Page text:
How to Handle a Multiple Offer Situation When Selling Your Home
The real estate market in Ontario, and in particular, Toronto and the surrounding area, is hotter than ever. As a homeowner looking to sell, you may think you have it made. However, even with extremely high demand and tons of buyers interested in your home, multiple offer scenarios can sometimes take a bad turn.
Below is some information you will want to be aware of with respect to your conduct when considering multiple offers to buy your home.
Whether to Disclose Other Offers Made to Potential Buyers
When negotiating a sales strategy with your realtor, you may wonder whether it makes sense to disclose the substance of offers already made to other potential buyers.
In Ontario, realtors and brokers are bound to a Code of Ethics, by a regulation made under the Real Estate Brokers and Business Brokers Act. Section 26 of the Code of Ethics reads as follows:
26. (1) If a brokerage that has a seller as a client receives a competing written offer, the brokerage shall disclose the number of competing written offers to every person who is making one of the competing offers, but shall not disclose the substance of the competing offers.
(2) Subsection (1) applies, with necessary modifications, to a brokerage that has a seller as a customer, if the brokerage and the seller have an agreement that provides for the brokerage to receive written offers to buy.
Basically, this means that you are under no obligation to disclose the substance of offers already made (in other words, the actual purchase price offered by other buyers, and any other associated conditions) to other potential buyers. All you must disclose is the number of competing offers.
This is generally advantageous to sellers in the current red-hot market. It allows you, as a seller, to set a date by which all offers must be made, creating a bidding war, and forces buyers to genuinely put forth their maximum bid based on their subjective perceived value, rather than trying to bargain the seller down to the fair market value.
Caveats to Consider When Creating a Bidding War
Although it seems like the seller has the upper-hand in the current seller-friendly, high-demand market, there are a few drawbacks to perpetuating a large-scale bidding war.
First, bidding wars are an unpleasant experience for buyers. Prospective buyers who are familiar with the process of buying and selling and buyers who have already lost out in other bidding wars may loathe to pursue a property being sold through a bidding war. Some buyers may turn to properties being sold by more traditional methods after losing out on several “close calls” in bidding wars. You may miss out on these prospective buyers if you opt to sell by way of a bidding war.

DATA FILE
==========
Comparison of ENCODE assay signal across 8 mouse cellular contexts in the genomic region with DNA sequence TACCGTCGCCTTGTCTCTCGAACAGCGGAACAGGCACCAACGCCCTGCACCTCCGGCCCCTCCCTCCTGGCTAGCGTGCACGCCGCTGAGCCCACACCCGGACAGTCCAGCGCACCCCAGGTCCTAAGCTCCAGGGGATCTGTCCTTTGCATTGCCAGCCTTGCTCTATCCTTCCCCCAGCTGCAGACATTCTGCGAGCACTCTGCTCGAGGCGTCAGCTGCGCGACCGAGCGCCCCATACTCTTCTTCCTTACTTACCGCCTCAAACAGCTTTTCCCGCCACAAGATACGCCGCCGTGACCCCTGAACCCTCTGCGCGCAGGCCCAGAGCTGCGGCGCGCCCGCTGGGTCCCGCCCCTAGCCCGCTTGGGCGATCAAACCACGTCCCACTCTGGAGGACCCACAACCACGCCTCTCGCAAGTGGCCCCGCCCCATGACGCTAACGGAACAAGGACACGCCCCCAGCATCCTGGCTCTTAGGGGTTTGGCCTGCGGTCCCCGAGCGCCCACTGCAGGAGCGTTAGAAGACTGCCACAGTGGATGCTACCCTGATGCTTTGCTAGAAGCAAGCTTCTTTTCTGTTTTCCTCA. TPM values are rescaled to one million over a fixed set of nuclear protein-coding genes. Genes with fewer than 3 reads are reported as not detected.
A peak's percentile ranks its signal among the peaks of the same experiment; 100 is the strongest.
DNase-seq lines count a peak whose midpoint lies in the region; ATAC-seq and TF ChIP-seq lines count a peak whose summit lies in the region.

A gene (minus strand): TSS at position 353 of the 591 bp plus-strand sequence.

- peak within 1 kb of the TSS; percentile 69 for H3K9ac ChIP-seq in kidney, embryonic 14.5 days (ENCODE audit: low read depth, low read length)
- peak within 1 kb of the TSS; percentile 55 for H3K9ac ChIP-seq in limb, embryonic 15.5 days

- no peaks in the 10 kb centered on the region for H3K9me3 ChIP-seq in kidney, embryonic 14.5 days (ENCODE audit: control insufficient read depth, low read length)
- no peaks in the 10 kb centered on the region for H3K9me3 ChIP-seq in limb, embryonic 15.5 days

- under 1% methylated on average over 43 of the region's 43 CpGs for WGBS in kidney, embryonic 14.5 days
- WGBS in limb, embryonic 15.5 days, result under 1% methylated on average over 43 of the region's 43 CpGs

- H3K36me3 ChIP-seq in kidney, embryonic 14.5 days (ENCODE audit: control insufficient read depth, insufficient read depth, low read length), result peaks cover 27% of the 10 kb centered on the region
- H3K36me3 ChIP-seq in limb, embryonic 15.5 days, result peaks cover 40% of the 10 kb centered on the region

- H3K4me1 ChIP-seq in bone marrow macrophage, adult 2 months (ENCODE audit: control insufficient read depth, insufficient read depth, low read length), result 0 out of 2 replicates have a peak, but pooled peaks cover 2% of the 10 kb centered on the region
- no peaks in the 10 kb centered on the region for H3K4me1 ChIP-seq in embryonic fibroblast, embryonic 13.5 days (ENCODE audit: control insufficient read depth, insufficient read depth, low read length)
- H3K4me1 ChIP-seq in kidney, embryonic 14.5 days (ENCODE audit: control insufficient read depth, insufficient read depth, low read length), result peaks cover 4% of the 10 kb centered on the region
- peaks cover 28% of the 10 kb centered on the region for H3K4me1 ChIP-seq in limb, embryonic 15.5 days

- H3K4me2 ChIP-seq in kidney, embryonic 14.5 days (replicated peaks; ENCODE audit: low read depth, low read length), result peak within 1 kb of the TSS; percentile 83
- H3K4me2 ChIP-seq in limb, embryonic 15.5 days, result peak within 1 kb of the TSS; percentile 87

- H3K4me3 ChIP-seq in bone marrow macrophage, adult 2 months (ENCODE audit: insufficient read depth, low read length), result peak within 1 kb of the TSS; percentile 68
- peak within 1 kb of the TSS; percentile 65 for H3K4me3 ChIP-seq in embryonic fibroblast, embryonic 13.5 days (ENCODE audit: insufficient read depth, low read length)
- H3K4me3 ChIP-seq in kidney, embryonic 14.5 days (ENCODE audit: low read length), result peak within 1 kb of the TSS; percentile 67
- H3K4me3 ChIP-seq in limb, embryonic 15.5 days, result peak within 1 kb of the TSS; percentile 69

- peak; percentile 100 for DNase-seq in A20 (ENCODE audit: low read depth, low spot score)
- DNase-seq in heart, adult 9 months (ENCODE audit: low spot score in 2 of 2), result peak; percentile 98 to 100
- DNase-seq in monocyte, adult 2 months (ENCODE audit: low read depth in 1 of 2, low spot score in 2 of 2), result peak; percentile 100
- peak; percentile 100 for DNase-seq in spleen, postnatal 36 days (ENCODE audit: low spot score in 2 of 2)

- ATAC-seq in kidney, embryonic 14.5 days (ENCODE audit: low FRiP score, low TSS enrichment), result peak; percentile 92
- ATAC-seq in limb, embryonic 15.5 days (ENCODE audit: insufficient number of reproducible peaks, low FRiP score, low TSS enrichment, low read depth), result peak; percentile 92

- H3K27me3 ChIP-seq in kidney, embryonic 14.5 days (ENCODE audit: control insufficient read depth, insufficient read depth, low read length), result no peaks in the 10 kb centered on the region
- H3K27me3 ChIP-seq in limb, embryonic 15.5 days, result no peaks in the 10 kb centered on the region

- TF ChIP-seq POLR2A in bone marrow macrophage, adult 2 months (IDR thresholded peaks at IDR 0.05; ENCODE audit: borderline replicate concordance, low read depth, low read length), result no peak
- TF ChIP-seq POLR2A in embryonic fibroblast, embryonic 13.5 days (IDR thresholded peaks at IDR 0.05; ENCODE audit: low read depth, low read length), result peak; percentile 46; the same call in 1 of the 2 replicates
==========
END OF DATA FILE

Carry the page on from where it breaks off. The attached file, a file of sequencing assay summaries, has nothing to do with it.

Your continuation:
Second, bidding wars can sometimes result in buyers becoming extremely competitive, losing their sense of reason, and later realizing that they cannot get the financing they need, or backing out of the deal because they realize too late that the price they have offered is simply too high. Although you may have a legal remedy against a buyer who backs out of a done deal (e.g., for the time and expense of having to re-sell the house, and possibly at a lower purchase price), litigation is never fun. It will cost you time and money, even if a court decides in your favour.
The above being said, in markets as heated as Toronto’s, bidding wars seem to have become the default offer process.
Be Aware of Rules and Regulations Surrounding Phantom Bids
One popular method of eliciting higher offers from existing potential buyers is to use a poker-style “bluffing” strategy to insinuate that you have received other higher offers than theirs. You may then ask a buyer to reconsider whether the offer is their final one. This is sometimes referred to as creating “phantom bids.”
As of July 1, 2016, the Real Estate Council of Ontario implemented new legislation to combat dubious practices by home sellers. Under these new rules, this type of behaviour is not allowed. The legislation was implemented in response to severely inflated sale prices that regularly exceed fair market value. Think carefully about working with any agent who encourages selling tactics that violate the law. You may end up with the headache of a lawsuit (even if a nuisance-value lawsuit), from an angry prospective buyer.
Be Careful When Considering Initiating a Second Round of Bids
In a highly seller-friendly market, you may receive so many offers on your property that you consider holding a second round of bidding. You may consider this if there are several high bids right around the same price. However, if you have represented to prospective buyers that you would only conduct one round of bidding, your prospective buyers may be turned off, become mistrusting, and back out entirely. Try to be as upfront as possible with your prospective buyers from the outset about your offer process.
Speak to a Real Estate Lawyer in Etobicoke at Martin Goose & Associates
While a realtor may help to draw in prospective buyers and to help sell your home, it is always wise to speak to a real estate lawyer if you have any uncertainty about the legality of the offer process you are employing, and any potential drawbacks of a particular selling strategy. You will want to contact a lawyer for the closing of the deal, so why not speak to us first before you commit to the terms.
Our full-service law firm can help you with your real estate and other legal needs.
We are one of the law firms in Etobicoke that receive repeat business. Call us at 416-239-4811.